Hi Chris, Bertho, >> Dear List... I'm calling back with respect to the 4k-sector USB disk >> drive. I'm considering writing a loadable DOS 'block' driver for it, as >> Eric Auer suggested. > > This doesn't belong on Freedos-user then.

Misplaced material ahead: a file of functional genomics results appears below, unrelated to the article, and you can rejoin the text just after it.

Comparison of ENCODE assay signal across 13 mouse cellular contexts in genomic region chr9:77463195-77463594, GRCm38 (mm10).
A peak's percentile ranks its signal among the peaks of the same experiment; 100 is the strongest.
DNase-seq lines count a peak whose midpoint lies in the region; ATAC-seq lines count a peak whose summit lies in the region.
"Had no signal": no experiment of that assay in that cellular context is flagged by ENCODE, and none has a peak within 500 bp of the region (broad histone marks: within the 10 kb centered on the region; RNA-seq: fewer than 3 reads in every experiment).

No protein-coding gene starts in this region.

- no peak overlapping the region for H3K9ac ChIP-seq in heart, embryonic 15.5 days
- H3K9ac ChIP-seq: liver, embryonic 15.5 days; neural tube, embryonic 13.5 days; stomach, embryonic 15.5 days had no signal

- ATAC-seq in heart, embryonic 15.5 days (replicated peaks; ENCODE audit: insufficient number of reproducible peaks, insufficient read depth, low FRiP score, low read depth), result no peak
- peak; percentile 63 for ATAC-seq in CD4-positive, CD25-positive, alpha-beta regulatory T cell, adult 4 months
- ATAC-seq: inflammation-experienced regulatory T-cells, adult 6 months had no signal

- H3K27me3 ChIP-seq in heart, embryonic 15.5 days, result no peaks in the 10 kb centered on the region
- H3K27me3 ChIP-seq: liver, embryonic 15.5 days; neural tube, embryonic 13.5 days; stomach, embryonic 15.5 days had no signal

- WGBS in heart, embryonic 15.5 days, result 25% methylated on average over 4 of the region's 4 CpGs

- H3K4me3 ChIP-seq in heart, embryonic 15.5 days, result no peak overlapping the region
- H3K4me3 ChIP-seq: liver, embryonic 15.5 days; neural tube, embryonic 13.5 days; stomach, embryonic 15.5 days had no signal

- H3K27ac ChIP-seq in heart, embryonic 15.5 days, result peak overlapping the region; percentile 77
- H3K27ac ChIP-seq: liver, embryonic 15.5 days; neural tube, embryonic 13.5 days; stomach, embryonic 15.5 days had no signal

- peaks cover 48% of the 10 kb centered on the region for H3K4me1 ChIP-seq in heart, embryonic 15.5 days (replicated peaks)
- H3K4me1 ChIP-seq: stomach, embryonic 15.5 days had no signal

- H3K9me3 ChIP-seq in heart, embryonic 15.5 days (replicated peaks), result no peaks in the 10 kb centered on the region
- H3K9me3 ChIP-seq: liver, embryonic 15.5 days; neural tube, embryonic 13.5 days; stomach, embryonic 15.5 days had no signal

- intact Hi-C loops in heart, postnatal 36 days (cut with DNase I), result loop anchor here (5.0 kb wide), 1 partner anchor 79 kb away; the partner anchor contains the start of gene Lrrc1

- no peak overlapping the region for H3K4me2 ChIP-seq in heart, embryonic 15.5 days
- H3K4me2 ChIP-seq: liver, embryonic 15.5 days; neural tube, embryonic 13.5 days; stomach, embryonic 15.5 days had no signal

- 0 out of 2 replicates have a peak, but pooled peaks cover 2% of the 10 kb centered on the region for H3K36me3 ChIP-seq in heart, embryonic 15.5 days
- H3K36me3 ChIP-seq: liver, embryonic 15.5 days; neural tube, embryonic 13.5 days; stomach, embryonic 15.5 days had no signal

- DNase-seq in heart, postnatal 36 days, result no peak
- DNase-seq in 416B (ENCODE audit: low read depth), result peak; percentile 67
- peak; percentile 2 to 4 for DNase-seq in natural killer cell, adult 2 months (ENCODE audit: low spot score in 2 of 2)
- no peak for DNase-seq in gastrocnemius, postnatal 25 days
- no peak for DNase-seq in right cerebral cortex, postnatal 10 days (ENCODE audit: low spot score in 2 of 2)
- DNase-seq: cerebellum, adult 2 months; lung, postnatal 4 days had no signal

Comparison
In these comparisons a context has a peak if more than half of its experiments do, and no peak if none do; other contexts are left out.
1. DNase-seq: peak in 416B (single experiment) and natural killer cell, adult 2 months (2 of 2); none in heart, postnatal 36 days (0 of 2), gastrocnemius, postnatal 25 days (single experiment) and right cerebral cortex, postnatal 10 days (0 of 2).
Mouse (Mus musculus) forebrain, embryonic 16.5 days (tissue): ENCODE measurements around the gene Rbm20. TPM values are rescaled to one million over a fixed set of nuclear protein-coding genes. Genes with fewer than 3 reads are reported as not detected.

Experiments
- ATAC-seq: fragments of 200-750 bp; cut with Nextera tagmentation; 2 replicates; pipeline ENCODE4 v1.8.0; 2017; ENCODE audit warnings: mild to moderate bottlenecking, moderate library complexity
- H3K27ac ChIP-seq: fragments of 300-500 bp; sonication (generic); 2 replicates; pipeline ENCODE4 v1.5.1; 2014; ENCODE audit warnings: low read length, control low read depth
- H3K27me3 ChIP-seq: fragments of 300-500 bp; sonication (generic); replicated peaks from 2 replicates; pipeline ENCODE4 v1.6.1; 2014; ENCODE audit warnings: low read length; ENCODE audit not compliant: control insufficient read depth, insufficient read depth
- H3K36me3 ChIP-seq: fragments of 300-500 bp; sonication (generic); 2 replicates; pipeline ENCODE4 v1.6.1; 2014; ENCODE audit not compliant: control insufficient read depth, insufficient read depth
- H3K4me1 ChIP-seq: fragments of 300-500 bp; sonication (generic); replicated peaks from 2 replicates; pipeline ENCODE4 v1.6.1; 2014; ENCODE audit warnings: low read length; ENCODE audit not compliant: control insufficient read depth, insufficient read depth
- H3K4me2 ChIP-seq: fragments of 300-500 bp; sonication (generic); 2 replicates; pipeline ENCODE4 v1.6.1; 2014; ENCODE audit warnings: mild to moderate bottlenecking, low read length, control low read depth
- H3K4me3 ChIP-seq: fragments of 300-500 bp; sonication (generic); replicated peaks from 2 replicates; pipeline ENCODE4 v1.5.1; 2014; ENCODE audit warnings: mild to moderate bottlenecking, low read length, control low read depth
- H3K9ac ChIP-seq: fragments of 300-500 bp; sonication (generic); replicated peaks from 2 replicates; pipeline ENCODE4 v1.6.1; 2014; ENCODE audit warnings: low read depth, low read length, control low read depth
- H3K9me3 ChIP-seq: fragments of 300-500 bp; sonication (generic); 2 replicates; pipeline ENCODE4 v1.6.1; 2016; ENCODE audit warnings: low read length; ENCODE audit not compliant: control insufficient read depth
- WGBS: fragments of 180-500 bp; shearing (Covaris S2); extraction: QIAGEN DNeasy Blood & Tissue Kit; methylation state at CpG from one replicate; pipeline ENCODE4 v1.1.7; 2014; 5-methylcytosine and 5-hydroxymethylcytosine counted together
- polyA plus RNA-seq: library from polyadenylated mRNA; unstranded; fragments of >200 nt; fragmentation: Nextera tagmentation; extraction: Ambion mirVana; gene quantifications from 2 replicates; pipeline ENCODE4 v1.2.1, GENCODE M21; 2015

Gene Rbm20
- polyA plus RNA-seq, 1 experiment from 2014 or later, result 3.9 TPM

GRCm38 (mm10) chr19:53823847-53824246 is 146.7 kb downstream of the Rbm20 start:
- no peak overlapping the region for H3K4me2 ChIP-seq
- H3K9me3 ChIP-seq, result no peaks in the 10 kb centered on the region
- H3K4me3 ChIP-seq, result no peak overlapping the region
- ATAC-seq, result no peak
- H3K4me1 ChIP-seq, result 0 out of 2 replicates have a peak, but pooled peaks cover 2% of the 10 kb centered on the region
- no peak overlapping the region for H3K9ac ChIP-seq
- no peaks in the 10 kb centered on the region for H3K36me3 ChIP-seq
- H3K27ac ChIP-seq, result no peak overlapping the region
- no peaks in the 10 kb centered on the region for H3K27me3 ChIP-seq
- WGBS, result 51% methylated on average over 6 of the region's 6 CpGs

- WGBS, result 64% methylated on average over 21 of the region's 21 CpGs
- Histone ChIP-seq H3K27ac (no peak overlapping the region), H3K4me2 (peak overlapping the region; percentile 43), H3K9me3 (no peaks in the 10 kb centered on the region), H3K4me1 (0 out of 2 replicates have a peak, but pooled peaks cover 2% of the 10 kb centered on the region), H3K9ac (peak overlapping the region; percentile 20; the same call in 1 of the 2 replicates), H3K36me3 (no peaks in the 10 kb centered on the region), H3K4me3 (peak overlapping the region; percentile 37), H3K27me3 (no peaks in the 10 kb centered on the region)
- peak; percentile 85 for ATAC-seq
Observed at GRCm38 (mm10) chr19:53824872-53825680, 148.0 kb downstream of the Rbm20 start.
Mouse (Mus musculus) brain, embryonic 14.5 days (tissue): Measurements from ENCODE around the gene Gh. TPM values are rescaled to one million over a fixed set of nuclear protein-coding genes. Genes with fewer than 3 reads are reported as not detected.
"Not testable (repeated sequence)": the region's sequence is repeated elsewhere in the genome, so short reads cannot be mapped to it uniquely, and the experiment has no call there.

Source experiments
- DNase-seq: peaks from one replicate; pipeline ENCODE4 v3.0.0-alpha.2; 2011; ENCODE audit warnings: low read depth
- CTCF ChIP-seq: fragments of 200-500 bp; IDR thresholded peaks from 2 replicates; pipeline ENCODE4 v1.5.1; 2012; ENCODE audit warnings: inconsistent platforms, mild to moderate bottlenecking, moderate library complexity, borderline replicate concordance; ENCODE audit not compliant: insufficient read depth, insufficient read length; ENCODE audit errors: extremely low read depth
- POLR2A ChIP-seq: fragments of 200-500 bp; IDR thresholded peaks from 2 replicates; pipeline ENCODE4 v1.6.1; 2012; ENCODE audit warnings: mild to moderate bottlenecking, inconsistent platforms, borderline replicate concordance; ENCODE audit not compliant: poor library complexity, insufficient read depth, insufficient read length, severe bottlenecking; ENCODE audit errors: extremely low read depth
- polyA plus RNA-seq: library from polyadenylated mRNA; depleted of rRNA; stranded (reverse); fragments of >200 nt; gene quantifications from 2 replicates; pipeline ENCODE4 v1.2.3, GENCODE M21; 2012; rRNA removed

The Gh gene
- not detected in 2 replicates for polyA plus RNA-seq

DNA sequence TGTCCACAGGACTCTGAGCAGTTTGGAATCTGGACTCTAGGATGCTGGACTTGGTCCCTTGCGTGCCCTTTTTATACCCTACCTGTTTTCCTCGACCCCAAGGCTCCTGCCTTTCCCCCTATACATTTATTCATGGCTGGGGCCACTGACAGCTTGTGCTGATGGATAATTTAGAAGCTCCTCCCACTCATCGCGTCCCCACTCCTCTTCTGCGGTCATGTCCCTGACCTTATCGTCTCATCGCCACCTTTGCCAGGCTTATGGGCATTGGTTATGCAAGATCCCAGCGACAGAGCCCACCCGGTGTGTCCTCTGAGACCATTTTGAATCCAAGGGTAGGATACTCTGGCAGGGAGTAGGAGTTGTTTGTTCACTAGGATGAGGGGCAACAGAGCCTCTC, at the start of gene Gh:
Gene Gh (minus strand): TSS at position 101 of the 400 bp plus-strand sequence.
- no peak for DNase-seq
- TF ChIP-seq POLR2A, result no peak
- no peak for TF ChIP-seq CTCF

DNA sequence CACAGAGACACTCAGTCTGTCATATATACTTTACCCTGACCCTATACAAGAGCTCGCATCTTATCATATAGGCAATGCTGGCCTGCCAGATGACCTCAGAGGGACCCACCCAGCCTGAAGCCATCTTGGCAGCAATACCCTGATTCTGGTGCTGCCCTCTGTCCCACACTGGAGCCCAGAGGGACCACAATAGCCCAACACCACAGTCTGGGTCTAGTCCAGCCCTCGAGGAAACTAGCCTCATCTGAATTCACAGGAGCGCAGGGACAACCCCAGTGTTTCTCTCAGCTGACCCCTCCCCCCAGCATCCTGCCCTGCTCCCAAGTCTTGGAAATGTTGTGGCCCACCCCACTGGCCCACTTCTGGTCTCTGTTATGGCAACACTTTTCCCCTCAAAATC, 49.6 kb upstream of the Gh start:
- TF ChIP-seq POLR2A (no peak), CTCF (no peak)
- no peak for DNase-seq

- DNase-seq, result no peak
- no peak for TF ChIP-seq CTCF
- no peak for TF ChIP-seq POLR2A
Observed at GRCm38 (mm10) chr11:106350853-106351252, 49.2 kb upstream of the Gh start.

Maybe Czerno / Bertho is not on freedos-devel? Or maybe there is simply too little traffic on freedos-devel, so he preferred to give it a try on freedos-user... I am CCing -devel here, as the kernel discussion is a bit separate: You can either patch that or not, but you can always enjoy a new block device driver ;-) >> I would like to take the simplest approach possible first You could wait for the big sector size support patch to work in the kernel - but of course I do like the idea of using a block device driver to "hide" the actual sector size from a DOS kernel, so DOS can I/O in 512 byte units. This is WORSE speed-wise but BETTER kernel-RAM-usage-wise... And of course it is the only chance to use 4k disks on old kernels at all. >> - Using a loadable driver for the block device implies DOS won't >> use /its/ internal buffers, so I don't have to care about DOS... If your block device driver shows the DOS kernel a device with 512 byte per sector "virtual" sectors then the kernel will happily use 512 byte per sector BUFFERS for them... However, your own driver will need one 4096 byte buffer to do any I/O which is not mappable to aligned physical 4 kB sectors. For example imagine the following situation: Real: ... aaaaaaaa bbbbbbbb ... (two sectors of 4k each) Virt: ... ,,,,,,,X X,,,,,,, ... (DOS wants 1k of data) Now you first read all aaaaaaaa into your buffer, copy the first X to the start of the buffer of the caller, then read all bbbbbbbb into your buffer, copy the 2nd X to the end of the buffer of the caller. Note how you read 8kB in two parts of 4kB each while your user only wanted 1kB in one part. This is more or less the worst case performance wise, other cases are better. If your driver has a larger buffer, it gets a BIT better... If the user wants to WRITE data, you will first have to READ the whole 4kB sector, then overwrite the part that the user wants to write, then write the whole sector to disk, so you again get a performance loss. If the user wants to read or write MORE data, you will be lucky for the "middle" area of that data: Imagine a write of 10 kB with a pretty unpleasant mis-alignment: Real: aaaaaaaa bbbbbbbb cccccccc dddddddd Virt: ......XX XXXXXXXX XXXXXXXX XX...... Now you can write sectors b and c as a whole and only have to use your buffer and the read-modify-write style access for the first 1 kB and the last 1 kB. You do not have to read b or c, because they are fully overwritten. So for large I/O transfers, performance loss is smaller. As said, this is separate from what DOS BUFFERS will do and each buffer of the kernel can buffer the usual 512 bytes, which is NICE for your other disks and your RAM. > This is wrong. Block drivers directly interact with DOS and its buffering > scheme. If what you want is to circumvent the restrictions imposed by > DOS's buffering scheme (for example, current 512B-/2048B-sector limits of > the FDK) you'll have to write your own (FAT) file system driver which > interfaces downwards with the block device driver (in your case, > USBASPI.SYS) and upwards with DOS's file system redirector interface. This is also wrong. Because the filesystem still is FAT and the kernel does already understand FAT, your driver can present your 4 kB per sector disk as a BLOCK device or in other words: As a bunch of sectors. However, your driver has to transform what the DOS kernel sees of the boot sector and BPB, because the whole idea of having a 4 kB disk support driver for 512 byte per sector DOSes is that it shows the kernel a bunch of 512 BYTE SECTORS (virtual ones) instead of showing the real 4 kB sectors. This DOES circumvent the limitation of the DOS kernel: The kernel only sees 512 byte per sector "blocks". But as explained above, now your driver will have to spend at least 4 kB of buffer space for the transformations. > redirector interface is what file system drivers for non-FAT file systems > (eg *CDEX) and networked file systems use to make their files accessible That would mean that you duplicate the whole logics of understanding the FAT filesystem into your driver. My suggestion is a TRANSFORMATION of sector SIZES which keeps things simple but SLOW: Everything stays FAT... Of course if you want to support ISO9660, UDF, ExFAT, NTFS, EXT2, EXT3, EXT4 or similar fancy filesystems, there is efficient no way to make them look similar to FAT at all. This is the reason why SHSUCDX, MSCDEX and similar drivers are NOT block device drivers but, as you say, are based on the CD / network redirector API. NOTE: Transformation of sector sizes is easiest in FAT32. Other FAT sizes may take more effort. Also, you can only transform from 4096 byte units to 512 byte units if the filesystem is at most 2 Terabytes and cluster size is at most 32 or maybe 64 kilobytes. You CANNOT transform from 512 to 4096 usually, as format tools do not take care to align things in a way that would make this easy enough. Of course you CAN transform back a FAT32 partition from an originally 4 kB per sector disk to 4 kB sector disks after you accessed it in 512 byte units and even if you actually stored it on a physically 512 byte per sector disk and used it there. This only needs the boot sector transform to be transformed back :-) To prove this, I can send you two demo FAT32 filesystems: They only differ in a few boot sector bytes, but one uses 512 bytes per "sector" and the other uses 4096 bytes :-) Contact me off-list if you want a copy. The ZIP is only a few kilobytes, but you will need 2 or 4 GB to unzip this! Regards, Eric ------------------------------------------------------------------------------ Keep Your Developer Skills Current with LearnDevNow! The most comprehensive online learning library for Microsoft developers is just $99.99! Visual Studio, SharePoint, SQL - plus HTML5, CSS3, MVC3, Metro Style Apps, more. Free future releases when you subscribe now! http://p.sf.net/sfu/learndevnow-d2d _______________________________________________ Freedos-user mailing list Freedosemail@example.com https://lists.sourceforge.net/lists/listinfo/freedos-user